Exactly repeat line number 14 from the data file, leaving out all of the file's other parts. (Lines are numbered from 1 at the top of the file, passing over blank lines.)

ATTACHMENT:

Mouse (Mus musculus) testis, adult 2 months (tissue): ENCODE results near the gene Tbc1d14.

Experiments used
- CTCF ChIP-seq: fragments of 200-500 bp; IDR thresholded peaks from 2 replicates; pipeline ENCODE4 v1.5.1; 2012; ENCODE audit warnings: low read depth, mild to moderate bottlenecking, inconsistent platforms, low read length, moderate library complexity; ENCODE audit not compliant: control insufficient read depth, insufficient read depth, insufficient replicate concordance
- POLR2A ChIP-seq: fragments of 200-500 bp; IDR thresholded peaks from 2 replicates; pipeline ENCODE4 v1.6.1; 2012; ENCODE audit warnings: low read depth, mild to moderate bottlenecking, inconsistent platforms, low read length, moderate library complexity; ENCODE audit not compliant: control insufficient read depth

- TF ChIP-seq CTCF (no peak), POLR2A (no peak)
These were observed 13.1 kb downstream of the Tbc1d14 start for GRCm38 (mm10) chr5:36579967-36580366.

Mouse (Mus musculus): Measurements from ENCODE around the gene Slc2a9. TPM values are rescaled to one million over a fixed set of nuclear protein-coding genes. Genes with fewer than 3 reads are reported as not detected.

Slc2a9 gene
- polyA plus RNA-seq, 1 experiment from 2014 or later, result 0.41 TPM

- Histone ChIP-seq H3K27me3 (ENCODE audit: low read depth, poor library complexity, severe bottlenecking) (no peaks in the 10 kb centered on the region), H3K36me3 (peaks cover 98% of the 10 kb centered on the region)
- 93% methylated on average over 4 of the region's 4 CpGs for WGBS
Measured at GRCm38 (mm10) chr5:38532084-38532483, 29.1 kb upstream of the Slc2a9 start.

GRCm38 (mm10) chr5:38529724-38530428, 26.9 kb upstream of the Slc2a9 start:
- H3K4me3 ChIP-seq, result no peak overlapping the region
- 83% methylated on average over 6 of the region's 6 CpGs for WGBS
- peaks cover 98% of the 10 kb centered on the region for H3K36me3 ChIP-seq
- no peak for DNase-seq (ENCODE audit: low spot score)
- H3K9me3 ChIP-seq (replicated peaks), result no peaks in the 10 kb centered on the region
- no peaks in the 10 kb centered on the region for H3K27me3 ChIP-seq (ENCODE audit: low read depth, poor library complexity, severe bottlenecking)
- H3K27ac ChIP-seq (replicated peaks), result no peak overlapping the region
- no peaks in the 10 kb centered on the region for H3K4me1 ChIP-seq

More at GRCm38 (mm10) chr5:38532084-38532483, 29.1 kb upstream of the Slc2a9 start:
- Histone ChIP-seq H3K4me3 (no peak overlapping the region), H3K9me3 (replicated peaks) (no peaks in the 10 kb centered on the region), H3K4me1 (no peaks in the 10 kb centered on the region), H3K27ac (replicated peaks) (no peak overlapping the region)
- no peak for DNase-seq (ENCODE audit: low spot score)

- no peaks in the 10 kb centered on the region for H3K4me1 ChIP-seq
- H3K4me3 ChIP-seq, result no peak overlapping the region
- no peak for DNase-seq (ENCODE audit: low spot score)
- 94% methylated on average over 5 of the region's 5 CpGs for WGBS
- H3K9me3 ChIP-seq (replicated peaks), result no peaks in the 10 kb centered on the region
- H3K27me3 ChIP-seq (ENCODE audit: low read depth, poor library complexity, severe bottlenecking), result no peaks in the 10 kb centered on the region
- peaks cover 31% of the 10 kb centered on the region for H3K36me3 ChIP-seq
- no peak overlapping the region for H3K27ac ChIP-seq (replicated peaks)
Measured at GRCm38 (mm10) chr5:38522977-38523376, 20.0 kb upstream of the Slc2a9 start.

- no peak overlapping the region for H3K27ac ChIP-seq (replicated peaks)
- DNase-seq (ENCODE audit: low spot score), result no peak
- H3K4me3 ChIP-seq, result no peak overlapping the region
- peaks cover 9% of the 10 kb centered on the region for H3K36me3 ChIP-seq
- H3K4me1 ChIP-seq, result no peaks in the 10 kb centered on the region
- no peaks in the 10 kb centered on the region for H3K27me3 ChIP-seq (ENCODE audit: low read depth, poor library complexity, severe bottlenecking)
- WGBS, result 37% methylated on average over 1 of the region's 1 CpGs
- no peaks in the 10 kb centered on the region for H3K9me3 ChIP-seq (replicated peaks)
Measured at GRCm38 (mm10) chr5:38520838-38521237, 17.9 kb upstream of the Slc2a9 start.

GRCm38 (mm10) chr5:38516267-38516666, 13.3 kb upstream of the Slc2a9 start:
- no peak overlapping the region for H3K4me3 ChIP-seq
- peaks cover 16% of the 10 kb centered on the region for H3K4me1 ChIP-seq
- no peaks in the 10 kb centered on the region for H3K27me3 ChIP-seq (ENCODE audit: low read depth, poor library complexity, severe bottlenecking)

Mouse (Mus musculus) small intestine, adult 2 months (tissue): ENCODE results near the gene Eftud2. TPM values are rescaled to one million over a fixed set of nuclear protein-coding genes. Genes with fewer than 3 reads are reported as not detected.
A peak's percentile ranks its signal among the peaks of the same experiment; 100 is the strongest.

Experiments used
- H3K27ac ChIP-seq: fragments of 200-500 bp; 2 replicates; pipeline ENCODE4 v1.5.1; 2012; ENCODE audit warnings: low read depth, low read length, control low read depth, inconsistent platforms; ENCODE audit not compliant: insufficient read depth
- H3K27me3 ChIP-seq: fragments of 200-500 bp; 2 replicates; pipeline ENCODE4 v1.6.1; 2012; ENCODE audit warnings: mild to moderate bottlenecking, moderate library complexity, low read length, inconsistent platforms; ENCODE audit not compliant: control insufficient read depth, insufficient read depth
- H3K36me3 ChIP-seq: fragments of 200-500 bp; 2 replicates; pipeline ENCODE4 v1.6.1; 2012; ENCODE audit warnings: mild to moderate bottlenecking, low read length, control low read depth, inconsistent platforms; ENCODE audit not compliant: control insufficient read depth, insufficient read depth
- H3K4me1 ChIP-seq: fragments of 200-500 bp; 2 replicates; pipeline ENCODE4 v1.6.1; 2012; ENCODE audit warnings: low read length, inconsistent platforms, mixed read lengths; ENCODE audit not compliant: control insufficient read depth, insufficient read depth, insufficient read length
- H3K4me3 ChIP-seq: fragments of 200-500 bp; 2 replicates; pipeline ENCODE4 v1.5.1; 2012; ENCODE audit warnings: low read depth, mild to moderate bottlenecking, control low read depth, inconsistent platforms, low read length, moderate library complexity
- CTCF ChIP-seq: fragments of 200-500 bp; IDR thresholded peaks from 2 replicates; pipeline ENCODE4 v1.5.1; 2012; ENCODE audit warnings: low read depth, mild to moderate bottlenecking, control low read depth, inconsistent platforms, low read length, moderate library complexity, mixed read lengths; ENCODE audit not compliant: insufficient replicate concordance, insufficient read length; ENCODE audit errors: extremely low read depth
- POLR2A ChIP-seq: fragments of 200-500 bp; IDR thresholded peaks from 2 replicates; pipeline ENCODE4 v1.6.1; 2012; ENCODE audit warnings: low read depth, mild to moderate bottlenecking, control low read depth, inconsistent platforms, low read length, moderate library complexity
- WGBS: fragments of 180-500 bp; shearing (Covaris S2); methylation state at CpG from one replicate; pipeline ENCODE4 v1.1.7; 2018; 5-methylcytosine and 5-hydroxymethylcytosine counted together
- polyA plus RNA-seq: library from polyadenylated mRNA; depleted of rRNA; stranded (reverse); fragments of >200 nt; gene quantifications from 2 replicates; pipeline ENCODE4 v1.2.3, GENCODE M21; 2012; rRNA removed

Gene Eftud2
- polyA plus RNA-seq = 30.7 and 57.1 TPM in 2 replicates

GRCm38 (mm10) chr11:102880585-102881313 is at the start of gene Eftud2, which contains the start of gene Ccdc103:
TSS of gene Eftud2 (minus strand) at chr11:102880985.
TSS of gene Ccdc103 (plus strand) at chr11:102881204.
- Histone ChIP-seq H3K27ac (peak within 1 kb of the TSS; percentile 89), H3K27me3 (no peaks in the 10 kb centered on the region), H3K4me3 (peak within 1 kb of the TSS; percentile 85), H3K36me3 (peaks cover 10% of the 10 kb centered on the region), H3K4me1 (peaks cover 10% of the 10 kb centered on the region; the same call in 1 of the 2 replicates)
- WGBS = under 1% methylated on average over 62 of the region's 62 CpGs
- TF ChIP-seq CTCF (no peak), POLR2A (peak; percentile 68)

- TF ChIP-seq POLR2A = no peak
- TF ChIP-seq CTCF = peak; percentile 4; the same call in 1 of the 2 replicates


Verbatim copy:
- H3K4me3 ChIP-seq, result no peak overlapping the region